Deciding to Initiate Antiviral Treatment in Patients with Chronic Hepatitis B Virus Infection

Authors: John D. Scott, MD

Last updated: February 13, 2013

You are asked to see a 30-year-old Korean man with chronic hepatitis B virus infection. He tested hepatitis B surface antigen (HBsAg) positive more than 6 months ago. He has no other significant medical problems and his physical examination is normal, except for mild right upper quadrant tenderness. Additional laboratories demonstrate:

Hepatitis B e antigen (HBeAg): positive
Antibody to hepatitis B e antigen (anti-HBe): negative
HBV DNA: 200,000 IU/ml
Albumin 4.1 g/dL
Total bilirubin 1.0 mg/dL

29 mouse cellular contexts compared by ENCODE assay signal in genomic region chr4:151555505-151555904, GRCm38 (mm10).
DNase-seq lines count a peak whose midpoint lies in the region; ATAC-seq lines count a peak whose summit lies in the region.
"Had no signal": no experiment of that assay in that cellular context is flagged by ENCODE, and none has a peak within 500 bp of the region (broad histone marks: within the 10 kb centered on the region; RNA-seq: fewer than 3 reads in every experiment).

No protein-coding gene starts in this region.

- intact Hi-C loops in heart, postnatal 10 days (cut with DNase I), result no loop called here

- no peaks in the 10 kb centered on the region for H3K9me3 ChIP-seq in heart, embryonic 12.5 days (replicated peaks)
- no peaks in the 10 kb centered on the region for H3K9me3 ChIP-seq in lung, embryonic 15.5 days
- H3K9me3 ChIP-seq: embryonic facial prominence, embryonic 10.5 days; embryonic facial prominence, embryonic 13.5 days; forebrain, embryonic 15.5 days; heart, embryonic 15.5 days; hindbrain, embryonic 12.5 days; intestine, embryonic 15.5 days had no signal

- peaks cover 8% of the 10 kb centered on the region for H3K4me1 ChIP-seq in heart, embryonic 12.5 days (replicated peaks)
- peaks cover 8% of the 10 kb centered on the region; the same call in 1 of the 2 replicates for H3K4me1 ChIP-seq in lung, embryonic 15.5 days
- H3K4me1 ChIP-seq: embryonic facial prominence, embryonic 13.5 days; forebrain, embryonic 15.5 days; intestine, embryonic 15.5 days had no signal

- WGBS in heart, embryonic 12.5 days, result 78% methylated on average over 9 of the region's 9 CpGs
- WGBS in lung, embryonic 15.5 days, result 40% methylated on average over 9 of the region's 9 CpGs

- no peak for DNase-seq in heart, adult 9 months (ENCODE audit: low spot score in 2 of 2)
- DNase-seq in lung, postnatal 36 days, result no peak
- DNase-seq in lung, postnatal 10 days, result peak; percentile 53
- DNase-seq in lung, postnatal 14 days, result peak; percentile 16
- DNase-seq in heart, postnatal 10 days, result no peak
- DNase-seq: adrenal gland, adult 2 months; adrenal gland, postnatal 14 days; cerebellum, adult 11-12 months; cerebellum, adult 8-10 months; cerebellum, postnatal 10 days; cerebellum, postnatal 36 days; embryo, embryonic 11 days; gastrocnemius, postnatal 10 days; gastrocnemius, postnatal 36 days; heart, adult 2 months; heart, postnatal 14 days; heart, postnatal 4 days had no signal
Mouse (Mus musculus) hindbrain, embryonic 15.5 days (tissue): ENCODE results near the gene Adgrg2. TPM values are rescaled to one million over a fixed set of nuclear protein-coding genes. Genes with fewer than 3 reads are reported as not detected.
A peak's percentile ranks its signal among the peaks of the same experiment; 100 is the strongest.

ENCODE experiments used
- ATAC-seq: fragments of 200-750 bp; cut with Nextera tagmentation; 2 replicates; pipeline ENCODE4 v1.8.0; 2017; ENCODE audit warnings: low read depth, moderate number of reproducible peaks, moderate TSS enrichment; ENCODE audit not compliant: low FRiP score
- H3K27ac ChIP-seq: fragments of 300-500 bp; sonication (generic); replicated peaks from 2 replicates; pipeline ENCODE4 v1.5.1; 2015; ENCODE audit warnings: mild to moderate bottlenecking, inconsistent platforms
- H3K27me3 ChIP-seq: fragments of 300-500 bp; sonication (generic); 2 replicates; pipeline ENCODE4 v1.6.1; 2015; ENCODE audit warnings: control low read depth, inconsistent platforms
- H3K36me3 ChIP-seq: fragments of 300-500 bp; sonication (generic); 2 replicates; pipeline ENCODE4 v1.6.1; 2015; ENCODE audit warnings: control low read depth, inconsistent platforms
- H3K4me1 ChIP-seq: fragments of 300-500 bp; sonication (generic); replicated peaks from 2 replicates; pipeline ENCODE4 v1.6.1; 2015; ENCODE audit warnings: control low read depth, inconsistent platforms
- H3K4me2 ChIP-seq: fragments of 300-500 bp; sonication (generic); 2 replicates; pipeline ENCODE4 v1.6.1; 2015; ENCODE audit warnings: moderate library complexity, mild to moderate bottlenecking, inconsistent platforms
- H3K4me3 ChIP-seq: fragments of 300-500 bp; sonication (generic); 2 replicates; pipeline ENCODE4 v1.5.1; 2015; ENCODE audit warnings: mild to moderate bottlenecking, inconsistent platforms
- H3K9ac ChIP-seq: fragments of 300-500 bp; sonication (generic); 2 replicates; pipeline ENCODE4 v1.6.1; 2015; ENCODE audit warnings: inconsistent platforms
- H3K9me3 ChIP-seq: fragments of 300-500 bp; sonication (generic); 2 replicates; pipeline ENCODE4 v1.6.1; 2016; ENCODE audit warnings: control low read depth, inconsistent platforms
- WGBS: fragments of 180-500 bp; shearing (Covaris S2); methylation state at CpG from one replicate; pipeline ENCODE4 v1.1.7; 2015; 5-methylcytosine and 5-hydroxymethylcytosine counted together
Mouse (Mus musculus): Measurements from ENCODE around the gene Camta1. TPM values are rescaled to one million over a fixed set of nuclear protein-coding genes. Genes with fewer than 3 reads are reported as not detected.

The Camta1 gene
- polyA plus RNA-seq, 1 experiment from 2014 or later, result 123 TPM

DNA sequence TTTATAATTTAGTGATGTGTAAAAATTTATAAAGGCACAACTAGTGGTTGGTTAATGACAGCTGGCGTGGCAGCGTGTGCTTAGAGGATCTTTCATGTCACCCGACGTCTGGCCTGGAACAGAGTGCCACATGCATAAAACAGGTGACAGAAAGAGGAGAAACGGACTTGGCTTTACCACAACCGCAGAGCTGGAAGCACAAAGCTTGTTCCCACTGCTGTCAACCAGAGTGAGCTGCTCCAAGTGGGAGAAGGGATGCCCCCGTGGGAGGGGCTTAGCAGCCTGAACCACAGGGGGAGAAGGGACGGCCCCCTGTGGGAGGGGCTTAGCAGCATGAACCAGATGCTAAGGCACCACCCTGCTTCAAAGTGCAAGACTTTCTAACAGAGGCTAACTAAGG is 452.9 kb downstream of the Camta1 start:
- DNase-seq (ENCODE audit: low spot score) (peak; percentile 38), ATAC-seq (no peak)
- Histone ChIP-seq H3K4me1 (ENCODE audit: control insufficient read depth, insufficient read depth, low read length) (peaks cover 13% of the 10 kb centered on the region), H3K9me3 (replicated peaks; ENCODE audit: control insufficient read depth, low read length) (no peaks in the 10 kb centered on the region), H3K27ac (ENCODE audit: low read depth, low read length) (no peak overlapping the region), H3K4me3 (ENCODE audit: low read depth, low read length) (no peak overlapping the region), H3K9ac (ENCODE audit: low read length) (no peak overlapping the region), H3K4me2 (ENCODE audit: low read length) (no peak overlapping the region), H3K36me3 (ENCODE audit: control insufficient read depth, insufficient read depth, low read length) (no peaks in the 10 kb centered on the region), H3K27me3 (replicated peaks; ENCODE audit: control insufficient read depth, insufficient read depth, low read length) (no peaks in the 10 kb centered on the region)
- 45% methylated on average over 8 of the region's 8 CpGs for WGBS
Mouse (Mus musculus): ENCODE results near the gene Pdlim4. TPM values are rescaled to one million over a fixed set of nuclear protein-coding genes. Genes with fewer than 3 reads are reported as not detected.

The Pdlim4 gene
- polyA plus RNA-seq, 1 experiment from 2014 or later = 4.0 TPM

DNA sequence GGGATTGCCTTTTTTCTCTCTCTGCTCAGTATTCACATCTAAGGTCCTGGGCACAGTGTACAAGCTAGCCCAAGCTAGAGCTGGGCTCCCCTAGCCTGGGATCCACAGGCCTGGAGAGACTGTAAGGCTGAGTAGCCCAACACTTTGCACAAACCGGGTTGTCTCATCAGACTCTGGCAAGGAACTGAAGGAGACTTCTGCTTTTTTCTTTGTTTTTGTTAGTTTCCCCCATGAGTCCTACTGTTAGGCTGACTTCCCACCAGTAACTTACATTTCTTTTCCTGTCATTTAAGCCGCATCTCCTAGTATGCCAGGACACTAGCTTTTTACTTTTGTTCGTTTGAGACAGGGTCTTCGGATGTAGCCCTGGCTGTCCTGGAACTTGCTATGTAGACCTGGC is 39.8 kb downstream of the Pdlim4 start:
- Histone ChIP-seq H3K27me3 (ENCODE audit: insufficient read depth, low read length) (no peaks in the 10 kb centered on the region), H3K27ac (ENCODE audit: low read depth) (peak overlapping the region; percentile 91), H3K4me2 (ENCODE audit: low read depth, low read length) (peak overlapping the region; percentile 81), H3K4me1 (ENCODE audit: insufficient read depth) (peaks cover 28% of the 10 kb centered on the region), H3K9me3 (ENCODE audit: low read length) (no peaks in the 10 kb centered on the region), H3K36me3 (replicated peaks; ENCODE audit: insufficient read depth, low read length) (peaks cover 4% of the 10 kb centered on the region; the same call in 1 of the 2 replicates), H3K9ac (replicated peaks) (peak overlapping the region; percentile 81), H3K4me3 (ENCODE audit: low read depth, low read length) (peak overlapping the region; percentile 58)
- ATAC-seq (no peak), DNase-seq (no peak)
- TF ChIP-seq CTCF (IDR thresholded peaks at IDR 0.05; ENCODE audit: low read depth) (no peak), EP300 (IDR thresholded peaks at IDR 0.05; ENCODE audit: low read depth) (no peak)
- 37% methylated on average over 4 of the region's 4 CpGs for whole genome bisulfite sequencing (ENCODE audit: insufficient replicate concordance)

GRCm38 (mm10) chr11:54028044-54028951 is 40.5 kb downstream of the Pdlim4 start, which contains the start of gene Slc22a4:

International Normalized Ratio (INR) 1.0
Platelet count: 190,000/┬ÁL

His serum alanine aminotransferase (ALT) has ranged between 90 to 110 U/L over the last 6 months.

Which of the following statements is true?

A Current treatment guidelines suggest that treatment is indicated for this patient.
B Liver biopsy is necessary before making a decision about initiating treatment
C If the patient has compensated cirrhosis, antiviral treatment would not be indicated because it could precipitate hepatic decompensation.
D The patient should not be treated for hepatitis B, but should be periodically tested for spontaneous HBeAg seroconversion (loss of HBeAg and development of anti-HBe).